Tag Archives: Child to parent violence

DVIP representation at the European Conference on Domestic Violence

There are regular opportunities to apply to present a paper or workshop at national and international conferences on domestic violence or child protection, and it is good to hear from people who have taken up the gauntlet and travelled afar to take part in wider opportunities to learn and share good practice. Recently a team from DVIP travelled to Portugal, and I am pleased to post this review of the conference by Maria Duah, one of the presenters from the DVIP team, who works as a trainer with Youth2000.  Some interesting thoughts here about the way the issue of child to parent violence is conceptualised in different countries, and the corresponding differing responses.

My work at the Domestic Violence Intervention Project takes me all over London – sometimes outside of London! On this occasion there were no complaints from myself or my colleague Nathan, we were more than happy to travel to Portugal to deliver a workshop on Child to Parent Violence at the European conference II on domestic violence . It was a 3 day event held at the Faculty of Psychology and Education Sciences of the University of Porto (FPCEUP), Portugal. The Conference was a collaboration between FPCEUP, UMAR – Women’s Association Alternative & Response and APAV – Portuguese Association for Victims Support, and is held bi-annually.

In the morning I attended a workshop hosted by Advocacy after fatal domestic abuse and the Ministry of Internal affairs (Portugal) on domestic homicide reviews, looking at UK practice & Portuguese practice. It was a very interesting workshop hearing and learning how different countries have, and are, continuing to develop legislation around domestic violence homicide reviews. There were quite a few people from Ireland in the workshop and they expressed their concern about Ireland’s process of handling domestic violence cases and that many of the perpetrators are painted in a good light in the media …’he attended church regularly’, but not commenting on the true crime and the victim (there wasn’t enough time to debate domestic violence and Catholicism which is a whole topic/workshop in itself – which I would have attended)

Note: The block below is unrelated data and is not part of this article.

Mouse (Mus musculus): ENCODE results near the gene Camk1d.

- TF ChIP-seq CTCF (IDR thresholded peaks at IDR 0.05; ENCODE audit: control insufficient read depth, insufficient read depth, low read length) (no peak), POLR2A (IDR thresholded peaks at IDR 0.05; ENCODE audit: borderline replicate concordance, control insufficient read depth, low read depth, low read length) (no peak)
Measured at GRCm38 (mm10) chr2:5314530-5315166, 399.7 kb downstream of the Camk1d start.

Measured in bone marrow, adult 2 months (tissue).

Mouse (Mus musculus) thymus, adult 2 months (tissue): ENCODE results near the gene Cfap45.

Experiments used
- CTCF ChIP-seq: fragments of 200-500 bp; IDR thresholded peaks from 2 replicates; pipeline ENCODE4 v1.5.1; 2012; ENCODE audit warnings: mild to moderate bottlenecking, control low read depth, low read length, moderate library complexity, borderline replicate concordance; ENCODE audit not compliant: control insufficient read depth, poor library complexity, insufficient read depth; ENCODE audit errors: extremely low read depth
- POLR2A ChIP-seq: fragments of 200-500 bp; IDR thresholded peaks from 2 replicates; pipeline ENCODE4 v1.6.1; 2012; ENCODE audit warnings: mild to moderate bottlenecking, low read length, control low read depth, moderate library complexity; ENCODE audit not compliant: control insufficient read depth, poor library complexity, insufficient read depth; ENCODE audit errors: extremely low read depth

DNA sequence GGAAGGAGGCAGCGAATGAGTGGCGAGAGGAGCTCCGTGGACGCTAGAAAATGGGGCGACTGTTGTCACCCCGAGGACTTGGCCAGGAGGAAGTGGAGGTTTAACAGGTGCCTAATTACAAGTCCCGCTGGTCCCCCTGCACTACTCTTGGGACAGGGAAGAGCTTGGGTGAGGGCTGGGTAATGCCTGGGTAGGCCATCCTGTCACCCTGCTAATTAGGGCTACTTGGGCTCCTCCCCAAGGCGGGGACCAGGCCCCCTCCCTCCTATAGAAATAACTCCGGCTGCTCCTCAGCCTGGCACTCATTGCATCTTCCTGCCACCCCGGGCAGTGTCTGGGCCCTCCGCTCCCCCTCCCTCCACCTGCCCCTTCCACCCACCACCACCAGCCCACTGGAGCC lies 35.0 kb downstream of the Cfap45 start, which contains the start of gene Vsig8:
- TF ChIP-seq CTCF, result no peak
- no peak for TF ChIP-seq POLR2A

DVIP’s workshop was in the afternoon and our group consisted of workers from Iceland (mainly social workers and one police officer) and Norway (alternative to violence project). Whilst speaking with the group from Iceland they explained that any incident concerning a child is referred to child protection, so if it is ‘child to parent violence’ it is seen as a form of self harm. What came out of the workshop was the different ways in which countries view ‘child to parent violence’ and how the young person is seen perhaps as more of a victim opposed to someone who is a victim that also uses abusive behaviours and/or violence; also the support that is available for parents, families, carer’s and young people varies as does the approach and agencies available to support them.

The conference also offers the opportunity for budding academics to submit ‘abstracts’ for oral presentations during the conference, which I think is a great opportunity to showcase new thoughts & approaches to domestic violence. Nathan and I really enjoyed the conference (thanks DVIP) and thanks to Nathan who helped me partially conquer my fear of heights by walking with me over Ponte D. Luís I bridge!

Maria Duah – Young Person’s Practitioner & Trainer. You can follow her on twitter here.

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Summer #CPV harvest

I am often asked how I come across the news, articles and publications that I tweet and blog about, in relation to child to parent violence (CPV). My original rationale for this site was along the lines of  “I do it so you don’t have to”, but of course things are never that straight forward, and the truth is much more like “we do this together”. But here goes: Continue reading